Driving a manual transmission has become something of a dying art.
Not long ago, most people learned how to drive a stick shift before driving automatic. But as fewer new cars are built with manual transmissions, fewer teens are getting the opportunity to learn the skill.
"90 percent of any car at a new car lot has an automatic transmission. So young people have less of an opportunity to learn how to drive a manual because they just don't grow up around them anymore like previous generations used to," explained Jonathan Klinger, the Vice President of Public Relations with Hagerty Insurance.
Klinger's company has been hosting classes to help pass the knowledge of driving stick on to the next generation.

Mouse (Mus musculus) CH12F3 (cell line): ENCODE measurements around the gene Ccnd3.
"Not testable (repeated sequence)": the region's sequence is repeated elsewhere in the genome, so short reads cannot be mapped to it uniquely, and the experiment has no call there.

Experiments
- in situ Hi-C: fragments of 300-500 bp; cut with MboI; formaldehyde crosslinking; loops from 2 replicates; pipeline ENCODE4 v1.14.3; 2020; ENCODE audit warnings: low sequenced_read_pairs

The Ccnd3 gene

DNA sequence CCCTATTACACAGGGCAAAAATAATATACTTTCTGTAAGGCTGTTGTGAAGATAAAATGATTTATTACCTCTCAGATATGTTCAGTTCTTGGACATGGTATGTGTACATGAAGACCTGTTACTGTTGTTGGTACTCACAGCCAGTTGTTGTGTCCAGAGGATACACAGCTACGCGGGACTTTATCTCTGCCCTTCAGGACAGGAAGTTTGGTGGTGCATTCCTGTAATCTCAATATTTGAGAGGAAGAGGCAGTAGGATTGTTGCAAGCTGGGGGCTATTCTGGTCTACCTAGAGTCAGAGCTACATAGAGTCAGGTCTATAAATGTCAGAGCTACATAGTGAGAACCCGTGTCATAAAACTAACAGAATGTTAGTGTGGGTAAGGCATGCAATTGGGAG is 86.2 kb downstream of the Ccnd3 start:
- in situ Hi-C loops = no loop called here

Called the "Hagerty Driving Experience," they gather a group of young drivers, put them in classic cars and let them drive around.
The company holds these events in different cities throughout the year.
The most recent was held at a high school in Traverse City, Michigan. There are no classes scheduled in Minnesota (yet.)
According to the company, these classes have helped more than one thousand drivers learn how to drive a manual transmission.
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